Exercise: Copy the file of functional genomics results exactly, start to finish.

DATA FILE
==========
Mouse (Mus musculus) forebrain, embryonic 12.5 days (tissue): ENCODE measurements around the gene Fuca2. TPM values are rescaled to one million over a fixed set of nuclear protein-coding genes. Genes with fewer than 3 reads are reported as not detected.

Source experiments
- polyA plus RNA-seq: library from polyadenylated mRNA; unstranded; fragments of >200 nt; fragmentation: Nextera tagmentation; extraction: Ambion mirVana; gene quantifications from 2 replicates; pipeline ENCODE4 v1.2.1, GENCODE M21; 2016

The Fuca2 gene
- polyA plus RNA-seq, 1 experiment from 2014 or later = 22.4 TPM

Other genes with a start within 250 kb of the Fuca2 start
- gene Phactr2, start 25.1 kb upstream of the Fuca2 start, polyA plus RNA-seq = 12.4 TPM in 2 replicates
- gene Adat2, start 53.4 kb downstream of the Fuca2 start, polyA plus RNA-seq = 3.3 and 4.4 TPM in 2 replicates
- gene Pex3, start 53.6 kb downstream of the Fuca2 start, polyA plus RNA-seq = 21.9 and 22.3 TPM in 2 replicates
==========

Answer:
Mouse (Mus musculus) forebrain, embryonic 12.5 days (tissue): ENCODE measurements around the gene Fuca2. TPM values are rescaled to one million over a fixed set of nuclear protein-coding genes. Genes with fewer than 3 reads are reported as not detected.

Source experiments
- polyA plus RNA-seq: library from polyadenylated mRNA; unstranded; fragments of >200 nt; fragmentation: Nextera tagmentation; extraction: Ambion mirVana; gene quantifications from 2 replicates; pipeline ENCODE4 v1.2.1, GENCODE M21; 2016

The Fuca2 gene
- polyA plus RNA-seq, 1 experiment from 2014 or later = 22.4 TPM

Other genes with a start within 250 kb of the Fuca2 start
- gene Phactr2, start 25.1 kb upstream of the Fuca2 start, polyA plus RNA-seq = 12.4 TPM in 2 replicates
- gene Adat2, start 53.4 kb downstream of the Fuca2 start, polyA plus RNA-seq = 3.3 and 4.4 TPM in 2 replicates
- gene Pex3, start 53.6 kb downstream of the Fuca2 start, polyA plus RNA-seq = 21.9 and 22.3 TPM in 2 replicates